BP, the UK oil giant, chalked up a loss of more than US$1 billion (Dh3.7bn) in just three months.
The loss came after it took a $5 billion writedown and faced up to the ballooning cost of cleaning up its huge oil spill in the Gulf of Mexico.
Europe's second-largest oil company posted a net loss after exceptional items of $1.4bn for the second quarter compared with a profit of $5bn in the same period a year earlier.
"We recognise this was a weak earnings quarter driven by a combination of factors affecting both the sector and BP specifically," said Bob Dudley, the company's chief executive. The company also revealed the cost of cleaning up after the oil spill in 2010 had increased to more than $38bn. BP has sold off assets worth $24bn since the Macondo blowout and plans to raise that to $38bn through sales by the end of next year.
Impairment charges totalled $4.8bn pre-tax, as it had to writedown the value of a US refinery and shale gas assets, and take into account the decision not to pursue the development of a 40,000 barrel per day (bpd) offshore field.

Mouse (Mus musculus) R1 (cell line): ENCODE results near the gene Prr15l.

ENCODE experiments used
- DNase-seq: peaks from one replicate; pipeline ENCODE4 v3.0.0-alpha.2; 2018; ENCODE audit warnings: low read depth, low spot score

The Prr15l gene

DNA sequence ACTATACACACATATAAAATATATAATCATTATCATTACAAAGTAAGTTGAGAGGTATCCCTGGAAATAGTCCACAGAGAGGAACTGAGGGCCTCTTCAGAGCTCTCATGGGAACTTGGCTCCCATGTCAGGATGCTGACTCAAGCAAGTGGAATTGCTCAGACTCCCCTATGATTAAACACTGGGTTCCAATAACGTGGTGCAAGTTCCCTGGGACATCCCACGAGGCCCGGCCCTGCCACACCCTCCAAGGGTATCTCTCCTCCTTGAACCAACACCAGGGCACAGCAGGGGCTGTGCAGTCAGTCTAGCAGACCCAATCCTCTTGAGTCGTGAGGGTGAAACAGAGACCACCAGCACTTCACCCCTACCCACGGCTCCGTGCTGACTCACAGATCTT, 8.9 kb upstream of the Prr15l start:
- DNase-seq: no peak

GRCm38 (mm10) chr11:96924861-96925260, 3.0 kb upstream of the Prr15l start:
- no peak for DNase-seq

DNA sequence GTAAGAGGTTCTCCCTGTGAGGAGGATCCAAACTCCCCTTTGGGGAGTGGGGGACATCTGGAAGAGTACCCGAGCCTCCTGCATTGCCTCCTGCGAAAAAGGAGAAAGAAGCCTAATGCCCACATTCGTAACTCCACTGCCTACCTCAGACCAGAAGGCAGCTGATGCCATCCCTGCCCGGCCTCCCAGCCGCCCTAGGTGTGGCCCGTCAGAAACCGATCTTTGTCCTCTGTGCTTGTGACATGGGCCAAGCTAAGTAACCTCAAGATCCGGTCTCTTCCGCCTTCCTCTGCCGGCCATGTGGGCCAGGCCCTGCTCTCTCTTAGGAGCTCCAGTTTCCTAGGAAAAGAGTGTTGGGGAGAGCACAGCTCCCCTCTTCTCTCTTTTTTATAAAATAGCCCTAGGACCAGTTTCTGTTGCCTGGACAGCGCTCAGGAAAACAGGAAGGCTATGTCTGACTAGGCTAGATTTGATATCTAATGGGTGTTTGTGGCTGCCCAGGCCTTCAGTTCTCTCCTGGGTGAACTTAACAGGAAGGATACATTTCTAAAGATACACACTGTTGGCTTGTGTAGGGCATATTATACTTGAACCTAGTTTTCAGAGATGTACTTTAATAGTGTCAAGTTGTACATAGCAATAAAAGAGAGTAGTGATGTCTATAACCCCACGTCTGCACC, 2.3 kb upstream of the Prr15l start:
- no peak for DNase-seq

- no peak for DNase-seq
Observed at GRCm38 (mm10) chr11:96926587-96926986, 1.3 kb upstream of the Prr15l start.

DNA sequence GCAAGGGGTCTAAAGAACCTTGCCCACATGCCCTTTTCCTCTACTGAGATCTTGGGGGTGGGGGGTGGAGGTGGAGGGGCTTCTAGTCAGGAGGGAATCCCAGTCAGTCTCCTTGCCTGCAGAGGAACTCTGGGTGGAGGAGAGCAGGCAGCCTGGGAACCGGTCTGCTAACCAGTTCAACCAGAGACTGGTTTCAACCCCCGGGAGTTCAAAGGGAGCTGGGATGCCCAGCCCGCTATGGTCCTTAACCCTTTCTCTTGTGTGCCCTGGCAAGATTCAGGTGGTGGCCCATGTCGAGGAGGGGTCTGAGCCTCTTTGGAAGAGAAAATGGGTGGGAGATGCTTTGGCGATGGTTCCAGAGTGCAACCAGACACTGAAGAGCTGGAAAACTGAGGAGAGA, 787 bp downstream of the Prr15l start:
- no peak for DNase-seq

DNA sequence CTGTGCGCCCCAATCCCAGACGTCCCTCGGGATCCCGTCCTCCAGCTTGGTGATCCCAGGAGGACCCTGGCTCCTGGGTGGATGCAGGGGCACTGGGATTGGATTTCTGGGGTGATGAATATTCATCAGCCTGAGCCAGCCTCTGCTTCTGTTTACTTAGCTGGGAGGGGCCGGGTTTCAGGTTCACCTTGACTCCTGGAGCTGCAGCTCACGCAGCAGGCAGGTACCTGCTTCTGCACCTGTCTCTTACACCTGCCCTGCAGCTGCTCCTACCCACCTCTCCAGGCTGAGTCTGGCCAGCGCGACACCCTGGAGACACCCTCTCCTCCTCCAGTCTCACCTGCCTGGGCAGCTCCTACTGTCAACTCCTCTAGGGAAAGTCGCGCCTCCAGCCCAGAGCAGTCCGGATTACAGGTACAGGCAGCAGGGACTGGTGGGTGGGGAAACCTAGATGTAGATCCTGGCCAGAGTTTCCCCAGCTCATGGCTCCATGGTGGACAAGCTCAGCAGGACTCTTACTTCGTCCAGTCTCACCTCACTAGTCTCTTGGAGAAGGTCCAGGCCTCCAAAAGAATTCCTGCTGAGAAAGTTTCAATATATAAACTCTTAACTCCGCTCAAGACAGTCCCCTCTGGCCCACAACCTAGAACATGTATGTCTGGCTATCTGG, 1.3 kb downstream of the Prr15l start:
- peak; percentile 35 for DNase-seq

Gas prices in the US have plummeted as new extraction techniques have swamped the market with natural gas and refining margins in Organisation for Economic Co-operation and Development countries have long been in decline.
The writedowns are bad news for a company seeking to rebalance its portfolio by shedding its low margin assets.
"This leads us to be concerned about BP's strategic progress," said Peter Hutton, an energy analyst at RBC Capital Markets, who called the results a "significant miss."
"We are making progress against the critical strategic and operational targets we have set ourselves and are confident that this will deliver long-term, sustainable value," Mr Dudley said.
Results were further undermined by a decline in production due to maintenance work that will affect third-quarter production.
Excluding its Russian TNK-BP joint venture, BP pumped an average of 2.275 million bpd, compared with 2.457 million bpd last year. Russian earnings were $700m lower as oil prices fell and export taxes were not adjusted to the drop.
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